by Maurice Prendergast, 1900-1903,
watercolor and graphite on wove paper,
22 x 20. Collection National
Gallery of Art, Washington, DC.
Like the aforementioned artists, Maurice
Prendergast (1859-1924) worked in other media in addition to watercolor.
However, unlike Homer, Sargeant, and Hassam, watercolor was always the artist’s
primary medium, and he was not much interested in the Impressionist focus on
atmosphere and mood—although he did briefly study in Paris at a point when the
movement had firmly taken hold. Prendergast’s paintings show his preference for
creating dynamic patterns of color across his canvas. His underdrawing served
to block in the basic shapes and did not provide much detail, as can be seen in
the piece, The Mall, Central Park. Like Hassam, Prendergast let the white of the paper show
through to indicate clothing on the figures and indicate patches of sunlight.
Prendergast’s colors are applied clearly and boldly, and the simple shapes of his figures bring
this to the fore. Artists can learn from his example how to apply watercolor
without getting muddy mixtures, and how to create attractive color patterns.
“From copying a Prendergast, I learned how he used water to ‘push’ puddles of
pigment to the perimeter of his little umbrellas,” recalls Angelhart. “I was
intrigued by how he perfectly lined the edge of the umbrella in a slightly
darker version of the umbrella’s base color. I figured out that he painted a
spot and then dropped water in the center to push the pigment to the edges.”
In this piece, one can also see how the artist carefully placed the figures to indicate the
natural rhythm and movement of crowds, as well as the creation of various color
accents (such as the touches of reddish-pink in the umbrellas and clothing). From
a distance, the piece is cohesive and the values of color are clear; upon
closer inspection, one can see that the artist employed careful individual
brushstrokes that, when placed side by side, created interesting value and
color contrasts. Because his drawings are simple, one can focus solely on color
mixing and application, which can often be very tricky when working in watercolor.
|The Great Turf
by Albrecht Dürer, 1503,
watercolor and gouache on paper, 16 x 12½.
Sammlung Albertina, Vienna.
|A Young Hare
by Albrecht Dürer, 1503,
watercolor and gouache on paper,
10 x 8. Collection Graphische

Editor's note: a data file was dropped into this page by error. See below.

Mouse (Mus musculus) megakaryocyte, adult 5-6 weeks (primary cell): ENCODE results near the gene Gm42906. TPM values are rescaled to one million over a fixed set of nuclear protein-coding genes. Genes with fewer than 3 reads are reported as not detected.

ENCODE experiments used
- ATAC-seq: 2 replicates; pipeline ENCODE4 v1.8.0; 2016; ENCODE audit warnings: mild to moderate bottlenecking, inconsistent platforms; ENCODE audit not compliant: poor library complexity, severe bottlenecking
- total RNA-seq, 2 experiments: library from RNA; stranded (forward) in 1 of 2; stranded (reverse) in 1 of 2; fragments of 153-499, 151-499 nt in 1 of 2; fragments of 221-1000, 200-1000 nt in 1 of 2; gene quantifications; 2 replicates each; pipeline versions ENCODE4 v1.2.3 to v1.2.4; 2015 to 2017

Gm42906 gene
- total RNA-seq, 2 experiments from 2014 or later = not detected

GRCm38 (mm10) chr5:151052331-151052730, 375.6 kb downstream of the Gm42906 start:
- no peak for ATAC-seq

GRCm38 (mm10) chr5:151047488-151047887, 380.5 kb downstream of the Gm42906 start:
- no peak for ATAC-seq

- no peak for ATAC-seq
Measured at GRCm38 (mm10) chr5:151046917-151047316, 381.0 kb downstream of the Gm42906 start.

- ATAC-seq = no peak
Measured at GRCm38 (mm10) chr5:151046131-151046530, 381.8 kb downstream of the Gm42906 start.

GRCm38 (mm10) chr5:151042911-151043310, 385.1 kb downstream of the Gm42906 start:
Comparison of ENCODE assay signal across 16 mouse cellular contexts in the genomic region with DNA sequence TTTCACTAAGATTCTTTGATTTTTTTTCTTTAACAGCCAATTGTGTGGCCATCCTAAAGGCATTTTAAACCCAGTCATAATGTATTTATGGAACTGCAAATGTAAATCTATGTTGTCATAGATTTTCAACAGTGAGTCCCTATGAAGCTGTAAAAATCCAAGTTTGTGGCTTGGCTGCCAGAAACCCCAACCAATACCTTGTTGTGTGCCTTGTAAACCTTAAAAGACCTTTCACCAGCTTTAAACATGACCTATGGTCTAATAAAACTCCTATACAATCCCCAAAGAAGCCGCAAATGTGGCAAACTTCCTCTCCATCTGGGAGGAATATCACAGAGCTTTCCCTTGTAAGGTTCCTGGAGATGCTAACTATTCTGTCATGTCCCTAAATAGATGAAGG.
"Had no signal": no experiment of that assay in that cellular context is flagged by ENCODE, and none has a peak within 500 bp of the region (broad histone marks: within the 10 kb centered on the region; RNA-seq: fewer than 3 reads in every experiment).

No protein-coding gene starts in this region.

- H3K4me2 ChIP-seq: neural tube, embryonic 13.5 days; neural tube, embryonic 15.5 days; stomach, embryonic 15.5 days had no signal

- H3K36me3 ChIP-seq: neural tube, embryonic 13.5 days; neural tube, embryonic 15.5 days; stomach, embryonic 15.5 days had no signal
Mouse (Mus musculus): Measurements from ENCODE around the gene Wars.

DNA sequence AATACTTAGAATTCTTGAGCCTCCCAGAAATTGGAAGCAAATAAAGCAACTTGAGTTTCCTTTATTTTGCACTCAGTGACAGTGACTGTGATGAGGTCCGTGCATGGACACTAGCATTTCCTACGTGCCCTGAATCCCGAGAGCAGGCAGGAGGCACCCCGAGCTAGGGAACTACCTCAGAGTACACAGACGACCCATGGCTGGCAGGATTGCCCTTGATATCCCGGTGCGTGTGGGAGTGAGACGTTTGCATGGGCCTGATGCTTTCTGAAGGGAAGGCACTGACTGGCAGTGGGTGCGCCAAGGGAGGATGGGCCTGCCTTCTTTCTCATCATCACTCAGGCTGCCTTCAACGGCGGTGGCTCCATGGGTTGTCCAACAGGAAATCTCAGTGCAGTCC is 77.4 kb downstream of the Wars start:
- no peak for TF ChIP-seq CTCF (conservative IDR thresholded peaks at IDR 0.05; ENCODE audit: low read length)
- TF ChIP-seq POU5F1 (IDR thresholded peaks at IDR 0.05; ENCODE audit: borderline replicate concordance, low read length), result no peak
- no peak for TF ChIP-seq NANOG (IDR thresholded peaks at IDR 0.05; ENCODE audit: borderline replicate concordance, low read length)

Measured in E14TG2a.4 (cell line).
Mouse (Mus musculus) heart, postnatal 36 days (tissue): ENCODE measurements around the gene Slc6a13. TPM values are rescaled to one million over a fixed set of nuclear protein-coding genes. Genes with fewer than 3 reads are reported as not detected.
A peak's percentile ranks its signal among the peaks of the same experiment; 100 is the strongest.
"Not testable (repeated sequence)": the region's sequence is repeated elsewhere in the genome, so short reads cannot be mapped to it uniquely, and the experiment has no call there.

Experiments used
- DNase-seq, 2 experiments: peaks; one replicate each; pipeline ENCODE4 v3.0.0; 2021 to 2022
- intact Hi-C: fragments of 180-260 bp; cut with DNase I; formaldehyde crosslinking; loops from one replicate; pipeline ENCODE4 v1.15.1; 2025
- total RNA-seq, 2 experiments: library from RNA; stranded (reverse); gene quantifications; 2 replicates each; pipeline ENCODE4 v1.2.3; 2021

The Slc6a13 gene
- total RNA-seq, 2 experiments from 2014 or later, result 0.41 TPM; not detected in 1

Sammlung Albertina, Vienna.
Germanpainter, engraver, and mathematician Albrecht Dürer (1471-1528) is best known
for his prints, and he was known as one of the greatest painters of the
Renaissance in Northern Europe. However, he
also created hundreds of watercolors that have inspired artists through the years. An early
master of the medium, the artist primarily rendered nature. “His painting The Great Turf was a small but powerful watercolor study,” explains artist Greg Mort. “He spoke about the piece in poetic terms,
and his sentiments show in the work. This piece and the equally famous
watercolor A Young Hare are not what
one thinks of as ‘traditional’ watercolors, in large part because of their
finely rendered surfaces. Yet they were pivotal to what was to be the gradual
climb of the medium from study to finished and polished masterpieces.”
Dürer’s watercolors were created at a time when the medium was used primarily
for studies, and he used it to record his visual sensations of nature. What
made his watercolors so extraordinary was that the artist possessed the ability
to combine a spontaneous response to nature with a technical skill that enabled
him to accurately portray its complex forms. Dürer was first and foremost a
drafstman, and these skills enriched his watercolors. “I think Dürer is very
important for a beginning artist to explore today because he stays with the
fundamental, which is drawing,” says artist Gary Akers. “I begin every watercolor
with a drawing, and I consider the use of drybrush to be an extension of
drawing.” Akers also believes Dürer was the originator of the drybrush method,
and cites A Young Hare as an example.
“It is unbelievable the way he did the texture of the fur, weaving the surface
of the hare’s coat. I strongly suggest beginning watercolorists study Dürer’s
Naomi Ekperigin is the editorial assistant for American Artist.